Implicit escaping of closures via Objective-C


(Douglas Gregor) #1

We recently discovered an issue where non-escaping closure parameters (the default since Swift 3) can escape through Objective-C without the user realizing that they’ve done something wrong. The easiest way to see the problem is to define an @objc protocol with a closure-taking method:

@objc protocol Fooable {
  func foo(completion: () -> Void)  // note:closure  parameter is implicitly '@noescape'
}

func useFooable(fooable: Fooable, completion: () -> Void) {
  fooable.foo(completion: completion)
}

And then implement that protocol in Objective-C

@interface MyClass : NSObject <Fooable>
@end

@implementation MyClass
- (void)fooWithCompletion:(void (^)(void))completion {
  dispatch_async(dispatch_get_main_queue(), completion);  // oops, we escaped a no-escape block!
}
@end

One could blame the user: the generated header will have SWIFT_NOESCAPE on the parameter in the @protocol Fooable definition, but nobody looks at that and there’s no help whatsoever from the tools. Moreover, up until fairly recently, the Swift compiler didn’t treat @noescape closures any differently than @escaping closures, so the code would not break. The Swift compiler now (on master) optimizes away ref-count traffic for @noescape closures, and code that goes through this code path—i.e., Swift code that forms a closure and ends up calling -[MyClass fooWithCompletion:] via Fooable—will end up accessing memory that’s already been freed if the queued work happens later.

This problem doesn’t happen (silently) in pure Swift, because the compiler will complain if you try to save a @noescape closure somewhere for use later. The way to trigger this kind of problem in pure Swift is to abuse withoutActuallyEscaping:

func sneakyEscaping(completion: () -> Void) {
  withoutActuallyEscaping(completion) { completion in
    DispatchQueue.main.async(completion)
  }
}

However, this error will be (deterministically) caught at runtime, because withoutActuallyEscaping performs checking to ensure that the closure itself did not escape.

I see a couple of potential solutions here, which aren’t mutually exclusive:

  1. Implicitly use withoutActuallyEscaping when calling an @objc API from Swift: if a @noescape closure is being passed to an @objc method, perform the same checking logic performed by withoutActuallyEscaping. This won’t prevent the runtime failure, but it will make the runtime failure deterministic (rather than causing random memory corruption!) so the problems will be easier to spot.

  2. Warn about non-escaping closure parameters in @objc entry points that can be implemented in Objective-C: this would warn about any method in an @objc protocol that takes a closure that isn’t marked @escaping, as well as any non-final @objc method that takes a closure that isn’t marked @escaping. Examples:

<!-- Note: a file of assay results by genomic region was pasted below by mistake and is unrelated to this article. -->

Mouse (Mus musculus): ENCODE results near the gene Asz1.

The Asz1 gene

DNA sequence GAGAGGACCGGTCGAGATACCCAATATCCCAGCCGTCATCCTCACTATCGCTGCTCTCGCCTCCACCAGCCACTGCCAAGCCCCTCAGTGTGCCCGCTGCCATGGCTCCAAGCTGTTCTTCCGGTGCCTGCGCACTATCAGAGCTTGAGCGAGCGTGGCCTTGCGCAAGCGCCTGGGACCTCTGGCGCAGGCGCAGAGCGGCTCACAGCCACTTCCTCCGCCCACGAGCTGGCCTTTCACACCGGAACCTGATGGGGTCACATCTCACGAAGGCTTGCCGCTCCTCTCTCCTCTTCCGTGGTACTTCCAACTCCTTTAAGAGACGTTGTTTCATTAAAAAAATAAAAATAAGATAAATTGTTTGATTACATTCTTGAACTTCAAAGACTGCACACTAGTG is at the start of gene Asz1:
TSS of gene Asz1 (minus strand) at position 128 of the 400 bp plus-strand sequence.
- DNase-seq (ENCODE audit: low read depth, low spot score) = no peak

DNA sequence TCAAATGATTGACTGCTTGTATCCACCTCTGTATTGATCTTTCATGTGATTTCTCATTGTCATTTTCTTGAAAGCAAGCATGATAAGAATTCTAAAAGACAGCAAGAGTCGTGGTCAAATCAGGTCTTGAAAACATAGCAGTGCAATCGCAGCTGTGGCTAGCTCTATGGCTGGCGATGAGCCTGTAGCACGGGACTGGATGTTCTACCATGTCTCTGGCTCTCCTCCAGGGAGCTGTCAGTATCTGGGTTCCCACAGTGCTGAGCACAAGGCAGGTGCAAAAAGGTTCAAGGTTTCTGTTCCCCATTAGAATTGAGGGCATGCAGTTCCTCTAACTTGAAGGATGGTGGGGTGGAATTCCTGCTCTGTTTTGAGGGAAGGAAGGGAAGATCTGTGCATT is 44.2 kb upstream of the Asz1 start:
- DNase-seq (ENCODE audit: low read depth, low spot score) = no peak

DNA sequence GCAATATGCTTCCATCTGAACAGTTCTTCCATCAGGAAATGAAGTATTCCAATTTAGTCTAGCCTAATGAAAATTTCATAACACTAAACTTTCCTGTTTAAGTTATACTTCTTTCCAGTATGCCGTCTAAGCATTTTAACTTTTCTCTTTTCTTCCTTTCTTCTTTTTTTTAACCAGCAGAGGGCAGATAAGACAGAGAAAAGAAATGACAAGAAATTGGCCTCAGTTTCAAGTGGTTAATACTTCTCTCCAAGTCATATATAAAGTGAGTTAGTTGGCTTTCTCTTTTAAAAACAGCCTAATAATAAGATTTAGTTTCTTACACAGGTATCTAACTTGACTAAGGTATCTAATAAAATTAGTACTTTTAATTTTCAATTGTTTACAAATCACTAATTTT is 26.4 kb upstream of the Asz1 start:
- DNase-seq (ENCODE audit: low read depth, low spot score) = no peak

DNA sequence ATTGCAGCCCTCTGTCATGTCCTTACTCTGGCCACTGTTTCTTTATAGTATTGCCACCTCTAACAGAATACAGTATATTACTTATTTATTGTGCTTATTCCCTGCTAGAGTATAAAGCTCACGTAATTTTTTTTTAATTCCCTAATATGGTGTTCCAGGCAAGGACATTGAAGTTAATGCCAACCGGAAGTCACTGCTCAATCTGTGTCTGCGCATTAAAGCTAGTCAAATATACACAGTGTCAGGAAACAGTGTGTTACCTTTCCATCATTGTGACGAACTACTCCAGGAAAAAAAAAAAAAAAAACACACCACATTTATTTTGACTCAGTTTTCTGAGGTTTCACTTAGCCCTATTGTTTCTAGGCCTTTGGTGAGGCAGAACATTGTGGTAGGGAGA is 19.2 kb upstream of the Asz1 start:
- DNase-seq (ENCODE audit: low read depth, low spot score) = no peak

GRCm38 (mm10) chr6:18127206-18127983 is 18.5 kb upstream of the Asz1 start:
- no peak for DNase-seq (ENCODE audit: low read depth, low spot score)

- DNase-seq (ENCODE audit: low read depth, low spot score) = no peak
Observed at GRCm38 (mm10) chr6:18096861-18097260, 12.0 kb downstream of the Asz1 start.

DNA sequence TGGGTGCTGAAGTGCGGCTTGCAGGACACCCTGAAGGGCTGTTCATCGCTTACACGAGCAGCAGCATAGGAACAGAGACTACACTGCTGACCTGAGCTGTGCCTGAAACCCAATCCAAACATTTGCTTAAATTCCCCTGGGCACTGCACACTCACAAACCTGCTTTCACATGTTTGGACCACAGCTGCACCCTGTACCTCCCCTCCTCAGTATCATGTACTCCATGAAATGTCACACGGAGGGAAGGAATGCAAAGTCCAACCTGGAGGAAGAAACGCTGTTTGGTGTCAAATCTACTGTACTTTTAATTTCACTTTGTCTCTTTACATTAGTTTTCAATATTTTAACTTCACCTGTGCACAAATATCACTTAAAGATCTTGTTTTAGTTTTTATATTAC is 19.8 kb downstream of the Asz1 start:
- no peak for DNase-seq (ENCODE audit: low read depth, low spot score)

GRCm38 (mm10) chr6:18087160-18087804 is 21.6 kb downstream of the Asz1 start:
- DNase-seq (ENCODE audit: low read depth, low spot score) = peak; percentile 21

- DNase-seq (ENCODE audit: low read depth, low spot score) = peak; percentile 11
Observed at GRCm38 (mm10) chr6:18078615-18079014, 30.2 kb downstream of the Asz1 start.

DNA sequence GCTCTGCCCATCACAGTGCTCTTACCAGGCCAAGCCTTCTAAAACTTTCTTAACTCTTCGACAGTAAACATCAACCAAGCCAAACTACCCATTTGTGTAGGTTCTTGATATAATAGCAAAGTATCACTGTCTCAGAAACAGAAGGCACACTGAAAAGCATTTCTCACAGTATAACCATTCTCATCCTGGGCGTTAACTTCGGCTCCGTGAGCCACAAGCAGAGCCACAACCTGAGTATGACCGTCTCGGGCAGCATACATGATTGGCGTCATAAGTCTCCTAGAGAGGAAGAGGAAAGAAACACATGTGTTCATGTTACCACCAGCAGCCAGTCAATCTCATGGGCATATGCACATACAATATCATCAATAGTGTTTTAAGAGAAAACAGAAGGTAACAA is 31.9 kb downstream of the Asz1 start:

@objc protocol P {
     func foo(completion: () -> Void)   // warn: non-escaping function parameter in Objective-C entrypoint
     func bar(completion: @escaping () -> Void) // no warning
   }

   @objc class Foo : NSObject {
     @objc func method1(completion: () -> Void) { } // warn: non-escaping function parameter in Objective-C entrypoint
     @objc func method2(completion: @escaping () -> Void) { } // no warning
     @objc final func method3(completion: () -> Void) { } // no warning; can't override from Objective-C
       func method4(completion: () -> Void) { } // no warning; can't override from Objective-C
   }

We would probably want to bring back @noescape (it’s spelling was removed from the language by SE-0103) as a way to suppress the warning for those cases where you do want a non-escaping closure exposed to Objective-C. The warning would have two Fix-Its: one to add @escaping and one to silence the warning with @noescape.

Thoughts?

Doug


#2

It seems to me that solution 1 should be done regardless of whether solution 2 is, to match both people’s expectations around memory safety and the behaviour of withoutActuallyEscaping. Solution 2 is harder to evaluate, especially since it probably requires bringing back an already-removed keyword just to silence a warning that only occurs due to Objective-C interoperability. I think it comes down to how frequently this issue will arise in practice and how hard it will be to understand how to fix it.


(Howard Lovatt) #3

Both 1 and 2 sound good to me and also I can see why you would want @noescape.


(Slava Pestov) #4

I strongly prefer #1 because it does not increase the surface area of the language.


(Timothy J. Wood) #5

Why not make - (void)fooWithCompletion:(void (^)(void))completion not meet the protocol requirements, requiring NS_NOESCAPE be applied to the completion block type (and subsequently enforcing that to prevent passing it to async)?


(John McCall) #6

If we did bring back @noescape, it would have to be @nonEscaping, I think.